Oxides of transition metals offer an attractive platform for new applications in electronics, spintronics, and optoelectronics. Complex oxides with perovskite structure occupy a special place among all oxide materials, since they display a rich variety of fascinating properties such as high-temperature superconductivity [1], colossal magnetoresistance (CMR) [2], left-handed properties [3, 4], and others. A peculiar feature of the CMR materials, to which belong manganese-based perovskites such as La1-x Me x MnO3 (Me = Ba, Sr, Ca…), is that paramagnetic to ferromagnetic transition is accompanied by a transition from p-type semiconducting to metallic conductivity [2, 5]. Due to a number of competitive interactions, the ground state of bulk and thin films of La1-x Me x MnO3 is often phase separated and usually characterized by a coexistence of highly conductive ferromagnetic (FM) phase and poorly conductive paramagnetic (PM) or charge-ordered phases [2]. Such complexity of the properties of perovskite manganites has become the point of attraction for a vast number of researchers around the world [2, 5, 6]. It is expected that this class of materials will create the foundation for various applications, such as low-field magnetoresistance sensors, resistive switching devices, and others [6, 7].

On the other hand, ZnO is a typical n-type semiconductor with a 3.4-eV band gap [8, 9]. This material is transparent for a visible spectrum but absorbs ultraviolet. There have been reports about ultraviolet stimulated emission and lasing from ZnO thin films [8]. The oxide is also promising for such applications as sensors and organic solar cells [911].

Thin films of oxides, such as ZnO, La1-x Ba x MnO3 (LBMO), La1-x Sr x MnO3 (LSMO), Nd-doped SrTiO3, and others, often display resistive switching properties, i.e., sharp change of resistivity under electric field or current, and are promising for the use in non-volatile memory elements [12]. To date, there has been no unique explanation of this phenomenon, although some models for the driving mechanisms of resistive switching have been proposed. The authors of [13] concluded that formation of a conducting path within a dielectric layer is responsible for the phenomenon in a metal/binary oxide/metal sandwich. They succeeded in direct observation of the inhomogeneous spatial structure of the conducting path, which was formed upon the initial voltage application. A thermal or electrochemical redox reaction in the vicinity of the interface between the oxide and the metal electrode was suggested as other plausible mechanism for resistive switching [14]. It was concluded, however, that further research from chemical, electronic, and crystallographic viewpoints is needed to elucidate actual microscopic mechanism because the chemical, electronic, and crystallographic properties of the oxides, as well as the metal electrodes, affect the mechanism.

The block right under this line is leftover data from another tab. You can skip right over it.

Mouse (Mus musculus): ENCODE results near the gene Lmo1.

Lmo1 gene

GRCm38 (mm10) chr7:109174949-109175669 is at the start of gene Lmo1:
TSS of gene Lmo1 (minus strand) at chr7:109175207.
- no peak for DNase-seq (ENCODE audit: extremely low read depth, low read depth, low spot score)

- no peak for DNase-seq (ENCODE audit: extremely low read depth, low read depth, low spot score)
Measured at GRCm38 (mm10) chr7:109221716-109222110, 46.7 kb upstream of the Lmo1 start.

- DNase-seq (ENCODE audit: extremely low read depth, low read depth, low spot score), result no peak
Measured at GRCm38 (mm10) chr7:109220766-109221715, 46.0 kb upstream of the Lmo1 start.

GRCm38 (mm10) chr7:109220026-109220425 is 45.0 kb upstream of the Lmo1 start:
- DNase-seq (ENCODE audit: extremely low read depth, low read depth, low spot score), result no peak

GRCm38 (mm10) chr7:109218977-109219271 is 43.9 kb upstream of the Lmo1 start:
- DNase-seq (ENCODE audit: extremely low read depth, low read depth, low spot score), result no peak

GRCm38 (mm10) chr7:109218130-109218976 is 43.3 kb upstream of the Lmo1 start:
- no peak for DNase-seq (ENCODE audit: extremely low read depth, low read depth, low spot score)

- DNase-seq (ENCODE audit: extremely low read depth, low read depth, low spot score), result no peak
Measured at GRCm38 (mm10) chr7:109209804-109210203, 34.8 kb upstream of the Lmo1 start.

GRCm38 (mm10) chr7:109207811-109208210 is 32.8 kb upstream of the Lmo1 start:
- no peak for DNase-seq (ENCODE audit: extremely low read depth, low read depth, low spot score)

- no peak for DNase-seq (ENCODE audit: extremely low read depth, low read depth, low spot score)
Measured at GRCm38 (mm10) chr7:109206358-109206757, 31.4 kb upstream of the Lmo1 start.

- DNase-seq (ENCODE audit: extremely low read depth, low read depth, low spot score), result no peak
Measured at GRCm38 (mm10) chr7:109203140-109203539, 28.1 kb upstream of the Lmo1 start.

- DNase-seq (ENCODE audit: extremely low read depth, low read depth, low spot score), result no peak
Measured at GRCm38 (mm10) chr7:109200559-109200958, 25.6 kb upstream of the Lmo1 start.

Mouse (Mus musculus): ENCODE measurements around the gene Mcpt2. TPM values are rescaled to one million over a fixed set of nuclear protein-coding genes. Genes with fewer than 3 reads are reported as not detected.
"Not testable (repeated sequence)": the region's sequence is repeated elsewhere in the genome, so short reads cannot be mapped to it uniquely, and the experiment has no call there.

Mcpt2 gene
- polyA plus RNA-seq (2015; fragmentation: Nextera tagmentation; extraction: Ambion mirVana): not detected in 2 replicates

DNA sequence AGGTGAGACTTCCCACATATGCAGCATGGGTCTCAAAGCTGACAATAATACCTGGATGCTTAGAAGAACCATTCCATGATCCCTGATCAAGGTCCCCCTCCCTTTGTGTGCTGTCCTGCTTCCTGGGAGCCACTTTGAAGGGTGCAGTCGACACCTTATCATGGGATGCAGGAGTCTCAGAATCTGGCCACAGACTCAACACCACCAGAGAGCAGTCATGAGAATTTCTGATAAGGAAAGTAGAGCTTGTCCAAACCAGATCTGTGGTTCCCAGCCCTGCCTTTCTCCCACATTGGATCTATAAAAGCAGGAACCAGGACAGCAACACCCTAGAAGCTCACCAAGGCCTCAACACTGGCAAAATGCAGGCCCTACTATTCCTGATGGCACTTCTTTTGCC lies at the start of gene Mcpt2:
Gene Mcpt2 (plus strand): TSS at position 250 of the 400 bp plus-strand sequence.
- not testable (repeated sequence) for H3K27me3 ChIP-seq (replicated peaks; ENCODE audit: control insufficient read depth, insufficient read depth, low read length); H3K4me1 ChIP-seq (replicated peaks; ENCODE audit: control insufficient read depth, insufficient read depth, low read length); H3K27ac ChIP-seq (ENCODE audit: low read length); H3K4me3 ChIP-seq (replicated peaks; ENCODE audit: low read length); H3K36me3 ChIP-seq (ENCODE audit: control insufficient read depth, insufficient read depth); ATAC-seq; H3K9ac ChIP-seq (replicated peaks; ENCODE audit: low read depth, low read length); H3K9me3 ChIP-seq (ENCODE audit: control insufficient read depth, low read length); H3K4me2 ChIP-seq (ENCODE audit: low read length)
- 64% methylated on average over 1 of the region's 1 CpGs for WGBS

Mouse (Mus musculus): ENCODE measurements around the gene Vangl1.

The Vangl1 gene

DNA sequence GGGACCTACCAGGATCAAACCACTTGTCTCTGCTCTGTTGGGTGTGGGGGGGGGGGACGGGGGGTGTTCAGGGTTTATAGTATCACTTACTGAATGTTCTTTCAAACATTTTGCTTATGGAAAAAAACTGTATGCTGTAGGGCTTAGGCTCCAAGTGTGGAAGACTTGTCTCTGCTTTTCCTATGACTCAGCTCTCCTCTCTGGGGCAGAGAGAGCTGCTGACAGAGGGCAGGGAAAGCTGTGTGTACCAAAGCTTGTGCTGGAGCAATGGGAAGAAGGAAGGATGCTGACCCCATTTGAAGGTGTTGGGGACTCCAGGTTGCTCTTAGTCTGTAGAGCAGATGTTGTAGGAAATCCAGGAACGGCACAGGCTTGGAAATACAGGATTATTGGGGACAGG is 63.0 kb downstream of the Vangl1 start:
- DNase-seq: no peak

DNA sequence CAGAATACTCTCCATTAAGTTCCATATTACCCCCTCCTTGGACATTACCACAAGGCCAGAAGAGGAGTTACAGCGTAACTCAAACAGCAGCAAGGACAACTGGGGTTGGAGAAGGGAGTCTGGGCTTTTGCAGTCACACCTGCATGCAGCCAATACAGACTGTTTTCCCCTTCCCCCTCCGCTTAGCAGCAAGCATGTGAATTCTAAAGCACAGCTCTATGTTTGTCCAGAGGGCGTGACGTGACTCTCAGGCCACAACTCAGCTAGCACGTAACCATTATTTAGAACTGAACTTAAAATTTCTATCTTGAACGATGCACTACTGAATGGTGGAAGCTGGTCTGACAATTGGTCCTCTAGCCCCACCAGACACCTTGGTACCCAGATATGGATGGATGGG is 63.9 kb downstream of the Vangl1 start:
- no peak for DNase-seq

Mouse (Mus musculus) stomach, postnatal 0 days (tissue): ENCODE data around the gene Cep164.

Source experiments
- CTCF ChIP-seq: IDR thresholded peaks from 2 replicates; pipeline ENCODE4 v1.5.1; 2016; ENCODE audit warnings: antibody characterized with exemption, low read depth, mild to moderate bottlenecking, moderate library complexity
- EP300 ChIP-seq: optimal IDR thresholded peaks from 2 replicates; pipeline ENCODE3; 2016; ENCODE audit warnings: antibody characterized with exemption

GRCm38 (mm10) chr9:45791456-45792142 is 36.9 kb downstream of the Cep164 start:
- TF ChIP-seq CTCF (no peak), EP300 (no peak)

A great deal of efforts has been concentrated on fabrication and investigation of oxide-based pn heterojunctions. Zhang et al. [15] found that the pn junction formed from ZnO nanosheet on LSMO thin film showed a high rectification factor of 120 at room temperature. Khachar et al. [16] reported magnetic field modulations of current–voltage (IV) characteristics for ZnO/(La,Pr,Sr)MnO3/(Sr,Nb)TiO3-substrate system. The rectification factor was not very high, but the current was field sensitive at 300 K. The authors suggested that the modification of the rectifying behavior can be ascribed to the interface effects due to the change of the crystal field splitting of manganese d levels. The optical and magnetic field induced transformations of current–voltage characteristics of ZnO/LSMO nanostructure grown on LaAlO3 substrate were studied in Ref. [17]. It was suggested that the shape and size of the energy barrier were changed by the modifications of junction interface and interface tensile strain due to optical and magnetic external perturbations.